Saturday, May 21, 2011

Plain Wisdom by Cindy Woodsmall and Miriam Flaud

Best-selling novelist Cindy Woodsmall might seem to have little in common with Miriam Flaud, a woman immersed in the culture of Old Order Amish. But with nine children and almost 60 years of marriage between them, Cindy and Miriam both have found the secrets to facing life with strength and grace. Whether enduring financial setbacks, celebrating new babies and times of prosperity, grieving the crushing losses in the deaths of family and friends, or facing disappointments with their respective communities—through it all they find guidance for each day by looking to God. 

With poignant recollections, unexpected insights, and humorous tales, the two women welcome you into their unique friendship.  You’ll also gain a rare glimpse into the traditions and ways of the Amish as Miriam recalls special occasions and shares family recipes throughout the book.
Plain Wisdom is a heartwarming celebration of God, womanhood, and the search for beauty that unites us all. So grab your cup and your quilt and settle in for a soul-comforting read with Plain Wisdom.

In this small book lies huge pieces of wisdom sprinkled among antidotes of family life and community. Cindy Woodsmall, and "Englisher", becomes close friends with Miriam Flaud of Old Order Amish. Together they share lessons they've learned through life.

As a teenager, I lived in a part of Pennsylvania where Amish buggies are as common as automobiles. I made a few friends a few Amish families, though they were not the Old Order Amish as Miriam is. In this book, Miriam tells what she has learned as a woman living in a tight-knit community. Some of her stories bring a smile; others bring tears. She shares some recipes such as "Chicken Spaghetti", "Chocolate Coffee Cake", and "Egg Custard." The instructions are simple and the ingredients easy to find. 

In each chapter, both women address a topic related to a Bible verse. Cindy shares her experiences as a wife, mother, and writer. Miriam shares her love of crafts, writing, and her family. It is a wonderful blending of two very different worlds by two not-so-very different hearts. Wonderful!

I received this book for free from WaterBrook Multnomah Publishing Group for this review. They do not require that I write a positive review in exchange for the book.

Cindy Woodsmall is a New York Times best-selling author whose connection with the Amish community has been featured on ABC Nightline and on the front page of the Wall Street Journal.
Her first novel released in 2006 to much acclaim and became a best seller. Cindy was a 2007 ECPA Christian Book Award finalist, along with Karen Kingsbury, Angela Hunt, and Charles Martin.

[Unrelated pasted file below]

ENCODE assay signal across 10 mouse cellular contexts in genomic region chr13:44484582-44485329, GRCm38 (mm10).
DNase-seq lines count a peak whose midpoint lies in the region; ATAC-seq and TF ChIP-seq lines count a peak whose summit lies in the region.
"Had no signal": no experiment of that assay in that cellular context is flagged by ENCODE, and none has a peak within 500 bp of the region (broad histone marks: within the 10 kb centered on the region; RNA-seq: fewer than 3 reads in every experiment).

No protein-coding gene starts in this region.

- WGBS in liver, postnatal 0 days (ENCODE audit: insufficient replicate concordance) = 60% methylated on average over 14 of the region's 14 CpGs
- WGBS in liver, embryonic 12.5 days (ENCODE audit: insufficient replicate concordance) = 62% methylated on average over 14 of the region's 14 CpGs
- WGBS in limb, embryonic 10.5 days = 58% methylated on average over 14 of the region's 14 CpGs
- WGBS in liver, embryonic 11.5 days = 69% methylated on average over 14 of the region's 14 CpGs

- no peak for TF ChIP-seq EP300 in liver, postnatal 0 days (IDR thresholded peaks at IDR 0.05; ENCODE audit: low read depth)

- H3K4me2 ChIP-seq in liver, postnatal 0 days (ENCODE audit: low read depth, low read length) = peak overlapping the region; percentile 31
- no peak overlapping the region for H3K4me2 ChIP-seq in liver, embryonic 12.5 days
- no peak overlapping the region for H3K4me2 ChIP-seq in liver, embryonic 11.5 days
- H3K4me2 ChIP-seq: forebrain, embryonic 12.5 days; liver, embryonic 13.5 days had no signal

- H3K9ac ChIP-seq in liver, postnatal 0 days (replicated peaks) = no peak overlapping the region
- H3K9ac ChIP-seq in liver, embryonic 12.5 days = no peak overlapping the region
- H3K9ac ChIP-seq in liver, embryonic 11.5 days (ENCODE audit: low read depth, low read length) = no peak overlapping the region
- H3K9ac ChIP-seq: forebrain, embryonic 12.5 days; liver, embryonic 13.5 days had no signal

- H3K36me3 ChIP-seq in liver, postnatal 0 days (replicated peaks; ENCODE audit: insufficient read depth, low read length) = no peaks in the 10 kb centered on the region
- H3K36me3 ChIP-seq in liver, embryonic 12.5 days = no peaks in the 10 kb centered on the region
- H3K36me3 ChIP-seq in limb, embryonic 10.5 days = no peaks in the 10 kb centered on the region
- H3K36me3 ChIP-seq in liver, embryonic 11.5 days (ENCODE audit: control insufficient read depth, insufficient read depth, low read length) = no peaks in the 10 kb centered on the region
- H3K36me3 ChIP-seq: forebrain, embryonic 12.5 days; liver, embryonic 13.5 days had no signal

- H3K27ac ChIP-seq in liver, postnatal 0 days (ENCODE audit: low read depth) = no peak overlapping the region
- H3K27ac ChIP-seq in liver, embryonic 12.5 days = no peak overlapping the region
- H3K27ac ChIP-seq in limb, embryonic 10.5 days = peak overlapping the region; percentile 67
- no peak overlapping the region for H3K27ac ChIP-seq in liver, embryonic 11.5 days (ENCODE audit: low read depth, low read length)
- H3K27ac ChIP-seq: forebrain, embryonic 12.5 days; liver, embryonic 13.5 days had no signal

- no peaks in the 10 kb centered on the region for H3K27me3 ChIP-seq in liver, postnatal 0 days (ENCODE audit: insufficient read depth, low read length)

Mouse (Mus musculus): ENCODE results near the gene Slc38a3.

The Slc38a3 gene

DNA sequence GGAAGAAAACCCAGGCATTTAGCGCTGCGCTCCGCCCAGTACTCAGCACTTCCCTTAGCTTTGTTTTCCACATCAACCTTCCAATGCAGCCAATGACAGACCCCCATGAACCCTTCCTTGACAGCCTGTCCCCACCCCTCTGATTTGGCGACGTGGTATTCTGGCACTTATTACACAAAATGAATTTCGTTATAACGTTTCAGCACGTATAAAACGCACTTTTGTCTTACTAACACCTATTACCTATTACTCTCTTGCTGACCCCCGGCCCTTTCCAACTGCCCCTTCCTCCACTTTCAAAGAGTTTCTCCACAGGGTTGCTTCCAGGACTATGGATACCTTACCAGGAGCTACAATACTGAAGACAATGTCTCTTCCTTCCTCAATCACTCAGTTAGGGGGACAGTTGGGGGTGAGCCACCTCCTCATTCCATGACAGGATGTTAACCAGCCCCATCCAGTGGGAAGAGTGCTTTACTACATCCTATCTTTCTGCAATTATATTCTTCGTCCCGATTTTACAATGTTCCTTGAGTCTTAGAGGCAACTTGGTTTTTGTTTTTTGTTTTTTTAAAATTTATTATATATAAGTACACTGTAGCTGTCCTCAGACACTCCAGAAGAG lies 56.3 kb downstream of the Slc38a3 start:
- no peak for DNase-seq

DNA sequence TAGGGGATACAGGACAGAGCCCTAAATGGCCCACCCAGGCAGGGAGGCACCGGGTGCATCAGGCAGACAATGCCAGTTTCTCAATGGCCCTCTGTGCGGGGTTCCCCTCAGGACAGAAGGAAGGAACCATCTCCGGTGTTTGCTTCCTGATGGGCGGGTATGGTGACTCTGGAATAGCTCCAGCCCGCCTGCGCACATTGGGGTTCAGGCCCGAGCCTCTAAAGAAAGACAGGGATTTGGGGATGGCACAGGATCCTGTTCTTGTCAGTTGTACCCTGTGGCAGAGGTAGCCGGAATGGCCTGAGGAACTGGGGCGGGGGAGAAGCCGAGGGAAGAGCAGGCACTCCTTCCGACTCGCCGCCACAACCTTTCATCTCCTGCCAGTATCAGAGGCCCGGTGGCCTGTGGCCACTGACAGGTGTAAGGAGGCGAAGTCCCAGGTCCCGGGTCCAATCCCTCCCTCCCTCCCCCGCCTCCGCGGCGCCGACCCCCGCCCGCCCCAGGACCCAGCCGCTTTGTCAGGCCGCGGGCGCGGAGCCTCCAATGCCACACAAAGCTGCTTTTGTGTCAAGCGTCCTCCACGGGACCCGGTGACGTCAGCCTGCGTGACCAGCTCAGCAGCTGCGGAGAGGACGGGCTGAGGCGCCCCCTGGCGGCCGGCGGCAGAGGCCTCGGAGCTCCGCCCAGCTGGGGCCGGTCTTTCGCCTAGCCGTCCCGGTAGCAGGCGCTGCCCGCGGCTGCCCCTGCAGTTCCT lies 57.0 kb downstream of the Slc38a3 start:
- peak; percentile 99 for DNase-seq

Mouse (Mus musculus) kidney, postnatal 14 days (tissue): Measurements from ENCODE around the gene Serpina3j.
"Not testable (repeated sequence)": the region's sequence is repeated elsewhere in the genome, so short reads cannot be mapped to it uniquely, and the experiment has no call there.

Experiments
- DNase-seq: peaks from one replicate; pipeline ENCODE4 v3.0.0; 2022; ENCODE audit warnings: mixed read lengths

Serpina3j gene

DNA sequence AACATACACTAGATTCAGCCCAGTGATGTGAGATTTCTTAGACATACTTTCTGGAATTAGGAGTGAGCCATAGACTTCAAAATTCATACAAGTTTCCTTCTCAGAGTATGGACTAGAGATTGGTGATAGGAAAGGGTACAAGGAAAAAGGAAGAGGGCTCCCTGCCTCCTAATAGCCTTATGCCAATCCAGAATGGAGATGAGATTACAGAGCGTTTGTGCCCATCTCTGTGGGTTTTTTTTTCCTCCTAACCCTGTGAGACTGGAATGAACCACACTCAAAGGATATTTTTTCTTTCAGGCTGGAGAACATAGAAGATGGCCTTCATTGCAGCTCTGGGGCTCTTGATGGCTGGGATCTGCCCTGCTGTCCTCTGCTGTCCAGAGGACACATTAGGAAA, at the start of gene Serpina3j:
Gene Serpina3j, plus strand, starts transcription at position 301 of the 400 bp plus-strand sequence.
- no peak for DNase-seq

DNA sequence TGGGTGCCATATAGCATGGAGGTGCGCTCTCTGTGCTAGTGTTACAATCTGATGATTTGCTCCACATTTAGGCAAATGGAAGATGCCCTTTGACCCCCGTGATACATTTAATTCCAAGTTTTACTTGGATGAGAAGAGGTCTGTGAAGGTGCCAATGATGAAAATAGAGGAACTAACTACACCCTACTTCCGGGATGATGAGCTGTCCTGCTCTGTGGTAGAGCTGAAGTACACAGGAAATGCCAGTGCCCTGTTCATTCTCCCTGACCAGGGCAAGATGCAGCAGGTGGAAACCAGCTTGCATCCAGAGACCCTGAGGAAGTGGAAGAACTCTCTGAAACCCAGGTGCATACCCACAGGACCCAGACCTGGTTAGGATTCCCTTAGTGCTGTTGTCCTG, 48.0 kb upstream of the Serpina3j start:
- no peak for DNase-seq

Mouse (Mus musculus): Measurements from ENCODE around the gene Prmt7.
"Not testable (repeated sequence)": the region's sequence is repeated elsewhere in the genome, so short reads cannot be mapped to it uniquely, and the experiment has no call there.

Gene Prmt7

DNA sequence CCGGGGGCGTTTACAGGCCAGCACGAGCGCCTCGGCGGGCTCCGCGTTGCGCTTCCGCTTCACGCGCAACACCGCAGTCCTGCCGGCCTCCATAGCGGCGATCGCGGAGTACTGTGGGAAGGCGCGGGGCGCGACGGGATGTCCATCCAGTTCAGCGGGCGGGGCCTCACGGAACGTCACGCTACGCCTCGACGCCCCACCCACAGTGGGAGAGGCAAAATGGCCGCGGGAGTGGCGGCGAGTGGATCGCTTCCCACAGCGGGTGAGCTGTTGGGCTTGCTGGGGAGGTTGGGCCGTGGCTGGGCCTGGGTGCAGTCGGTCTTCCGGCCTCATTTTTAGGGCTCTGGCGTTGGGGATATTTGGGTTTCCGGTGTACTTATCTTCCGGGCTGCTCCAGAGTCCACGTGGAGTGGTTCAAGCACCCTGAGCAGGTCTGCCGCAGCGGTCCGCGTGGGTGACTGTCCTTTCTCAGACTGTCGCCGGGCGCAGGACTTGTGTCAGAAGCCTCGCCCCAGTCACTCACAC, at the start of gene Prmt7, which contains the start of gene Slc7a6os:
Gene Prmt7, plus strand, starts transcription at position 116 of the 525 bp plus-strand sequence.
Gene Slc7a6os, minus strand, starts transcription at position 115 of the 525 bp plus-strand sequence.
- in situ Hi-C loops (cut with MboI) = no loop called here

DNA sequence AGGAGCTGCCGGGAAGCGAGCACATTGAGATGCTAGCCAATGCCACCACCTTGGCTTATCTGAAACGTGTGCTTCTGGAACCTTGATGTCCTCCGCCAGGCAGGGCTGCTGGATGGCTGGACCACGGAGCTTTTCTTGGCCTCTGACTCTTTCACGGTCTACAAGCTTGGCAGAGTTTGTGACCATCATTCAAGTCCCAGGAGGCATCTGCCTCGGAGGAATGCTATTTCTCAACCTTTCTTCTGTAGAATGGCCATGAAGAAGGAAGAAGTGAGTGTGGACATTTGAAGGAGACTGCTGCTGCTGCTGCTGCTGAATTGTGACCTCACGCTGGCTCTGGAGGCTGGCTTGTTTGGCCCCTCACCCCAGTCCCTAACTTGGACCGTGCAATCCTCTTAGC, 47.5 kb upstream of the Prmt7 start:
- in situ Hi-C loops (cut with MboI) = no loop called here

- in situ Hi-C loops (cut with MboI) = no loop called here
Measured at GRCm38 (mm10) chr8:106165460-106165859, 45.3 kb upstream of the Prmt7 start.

Her second book, When the Morning Comes, hit numerous best-sellers lists across the US, including edging into the extended list on the New York Times, coming in at number thirty-four.
Her third book, When the Soul Mends, hit the New York Times best-sellers list, coming in at number thirteen, as well as making the USA Today's best-sellers list.
Cindy continues to write and release best-selling works of fiction, and she's begun work on a nonfiction piece as well.
Her real-life connections with Amish Mennonite and Old Order Amish families enrich her novels with authenticity.
Though she didn't realize it at the time, seeds were sown years ago that began preparing Cindy to write these books. At the age of ten, while living in the dairy country of Maryland, she became best friends with Luann, a Plain Mennonite girl. Luann, like all the females in her family, wore the prayer Kapp and caped dresses. Her parents didn't allow television or radios, and many other modern conveniences were frowned upon. During the numerous times Luann came to Cindy's house to spend the night, her rules came with her and the two were careful to obey them--afraid that if they didn't, the adults would end their friendship. Although the rules were much easier to keep when they spent the night at Luann's because her family didn't own any of the forbidden items, both sets of parents were uncomfortable with the relationship and a small infraction of any kind would have been enough reason for the parents to end the relationship. While navigating around the adults' disapproval and the obstacles in each other's lifestyle, the two girls bonded in true friendship that lasted into their teen years, until Cindy's family moved to another region of the US.
As an adult, Cindy became friends with a wonderful Old Order Amish family who opened their home to her. Although the two women, Miriam and Cindy, live seven hundred miles apart geographically, and a century apart by customs, when they come together they never lack for commonality, laughter, and dreams of what only God can accomplish through His children.
Cindy, her husband, their three sons and two daughters-in-law reside in Georgia.

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